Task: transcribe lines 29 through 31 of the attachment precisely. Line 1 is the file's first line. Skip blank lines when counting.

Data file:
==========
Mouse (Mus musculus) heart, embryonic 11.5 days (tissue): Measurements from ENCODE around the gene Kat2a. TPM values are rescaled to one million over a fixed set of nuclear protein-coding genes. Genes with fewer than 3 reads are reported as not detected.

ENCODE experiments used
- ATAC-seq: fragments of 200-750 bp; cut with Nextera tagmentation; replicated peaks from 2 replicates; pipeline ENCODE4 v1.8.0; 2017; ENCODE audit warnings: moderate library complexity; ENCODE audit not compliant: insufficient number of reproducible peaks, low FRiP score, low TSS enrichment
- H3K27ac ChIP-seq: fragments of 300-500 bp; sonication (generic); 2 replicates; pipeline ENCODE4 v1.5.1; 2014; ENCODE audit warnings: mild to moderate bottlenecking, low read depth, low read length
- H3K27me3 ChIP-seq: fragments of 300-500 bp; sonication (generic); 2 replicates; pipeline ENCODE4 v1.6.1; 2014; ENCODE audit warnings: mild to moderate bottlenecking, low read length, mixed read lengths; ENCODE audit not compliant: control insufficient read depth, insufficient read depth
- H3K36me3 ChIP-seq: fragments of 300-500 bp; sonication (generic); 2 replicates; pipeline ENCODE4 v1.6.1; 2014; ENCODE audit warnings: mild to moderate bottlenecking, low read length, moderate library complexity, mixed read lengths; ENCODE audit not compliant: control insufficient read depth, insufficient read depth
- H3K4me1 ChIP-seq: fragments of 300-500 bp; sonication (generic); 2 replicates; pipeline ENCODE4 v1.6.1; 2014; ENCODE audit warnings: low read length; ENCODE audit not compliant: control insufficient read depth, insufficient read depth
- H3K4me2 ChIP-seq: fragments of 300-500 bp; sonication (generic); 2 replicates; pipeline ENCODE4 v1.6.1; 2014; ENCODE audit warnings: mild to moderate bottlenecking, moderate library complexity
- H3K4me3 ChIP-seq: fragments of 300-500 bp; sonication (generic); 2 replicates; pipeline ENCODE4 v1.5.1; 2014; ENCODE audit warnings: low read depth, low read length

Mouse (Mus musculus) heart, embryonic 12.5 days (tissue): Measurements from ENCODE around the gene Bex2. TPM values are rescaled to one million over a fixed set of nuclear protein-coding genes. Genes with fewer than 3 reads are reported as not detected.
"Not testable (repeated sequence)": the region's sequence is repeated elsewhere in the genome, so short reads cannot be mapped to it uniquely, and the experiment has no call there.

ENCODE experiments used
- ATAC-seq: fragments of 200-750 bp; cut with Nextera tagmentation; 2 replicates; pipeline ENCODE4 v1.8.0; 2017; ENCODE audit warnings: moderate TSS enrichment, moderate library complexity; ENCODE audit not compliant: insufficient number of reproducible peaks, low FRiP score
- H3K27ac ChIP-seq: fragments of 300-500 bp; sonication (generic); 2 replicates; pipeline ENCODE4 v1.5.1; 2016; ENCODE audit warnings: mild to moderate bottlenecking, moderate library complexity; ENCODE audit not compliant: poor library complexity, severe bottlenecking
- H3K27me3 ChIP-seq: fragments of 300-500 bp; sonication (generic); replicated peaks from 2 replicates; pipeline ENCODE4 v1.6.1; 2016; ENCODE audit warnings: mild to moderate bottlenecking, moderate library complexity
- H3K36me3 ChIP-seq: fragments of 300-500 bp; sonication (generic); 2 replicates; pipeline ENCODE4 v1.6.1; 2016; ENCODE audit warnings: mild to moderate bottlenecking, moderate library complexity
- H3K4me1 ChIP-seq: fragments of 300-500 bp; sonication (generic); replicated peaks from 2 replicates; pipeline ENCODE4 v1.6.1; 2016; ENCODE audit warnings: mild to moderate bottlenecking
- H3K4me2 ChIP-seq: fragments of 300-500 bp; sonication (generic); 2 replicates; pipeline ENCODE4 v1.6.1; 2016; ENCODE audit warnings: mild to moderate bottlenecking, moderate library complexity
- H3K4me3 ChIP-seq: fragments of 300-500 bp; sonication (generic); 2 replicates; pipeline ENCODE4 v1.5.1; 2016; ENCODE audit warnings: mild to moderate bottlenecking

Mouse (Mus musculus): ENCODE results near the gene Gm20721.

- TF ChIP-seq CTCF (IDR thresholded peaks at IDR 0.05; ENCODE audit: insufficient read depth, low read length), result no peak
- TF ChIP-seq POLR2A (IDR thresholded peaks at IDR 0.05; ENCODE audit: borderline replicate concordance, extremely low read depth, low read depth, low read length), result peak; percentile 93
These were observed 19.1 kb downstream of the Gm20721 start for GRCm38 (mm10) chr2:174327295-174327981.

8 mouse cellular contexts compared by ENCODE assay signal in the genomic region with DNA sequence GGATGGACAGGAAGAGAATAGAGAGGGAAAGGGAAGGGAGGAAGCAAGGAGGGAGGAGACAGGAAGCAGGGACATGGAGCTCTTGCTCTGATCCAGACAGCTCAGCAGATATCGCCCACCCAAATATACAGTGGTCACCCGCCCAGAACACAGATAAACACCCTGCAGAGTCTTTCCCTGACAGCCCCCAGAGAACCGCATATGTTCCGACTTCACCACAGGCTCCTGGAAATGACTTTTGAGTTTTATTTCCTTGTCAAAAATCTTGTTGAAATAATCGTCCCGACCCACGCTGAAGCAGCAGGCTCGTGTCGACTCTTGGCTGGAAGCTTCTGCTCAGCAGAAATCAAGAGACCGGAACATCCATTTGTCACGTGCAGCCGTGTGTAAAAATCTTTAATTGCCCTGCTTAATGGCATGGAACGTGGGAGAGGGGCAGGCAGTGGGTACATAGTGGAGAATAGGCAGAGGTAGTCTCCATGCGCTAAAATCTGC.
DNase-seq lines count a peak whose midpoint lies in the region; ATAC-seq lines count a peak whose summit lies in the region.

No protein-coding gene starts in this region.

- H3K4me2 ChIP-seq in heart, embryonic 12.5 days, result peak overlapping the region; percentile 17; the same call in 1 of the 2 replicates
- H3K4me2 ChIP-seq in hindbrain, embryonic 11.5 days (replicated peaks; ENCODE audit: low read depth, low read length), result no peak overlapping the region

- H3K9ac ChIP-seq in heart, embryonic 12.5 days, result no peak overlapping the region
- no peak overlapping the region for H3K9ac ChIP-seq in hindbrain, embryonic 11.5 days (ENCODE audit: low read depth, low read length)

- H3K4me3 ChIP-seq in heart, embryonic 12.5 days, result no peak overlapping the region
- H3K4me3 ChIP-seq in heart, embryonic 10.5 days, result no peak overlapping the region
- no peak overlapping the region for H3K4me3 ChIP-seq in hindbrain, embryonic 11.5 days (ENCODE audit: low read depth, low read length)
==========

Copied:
- H3K9ac ChIP-seq in heart, embryonic 12.5 days, result no peak overlapping the region
- no peak overlapping the region for H3K9ac ChIP-seq in hindbrain, embryonic 11.5 days (ENCODE audit: low read depth, low read length)

- H3K4me3 ChIP-seq in heart, embryonic 12.5 days, result no peak overlapping the region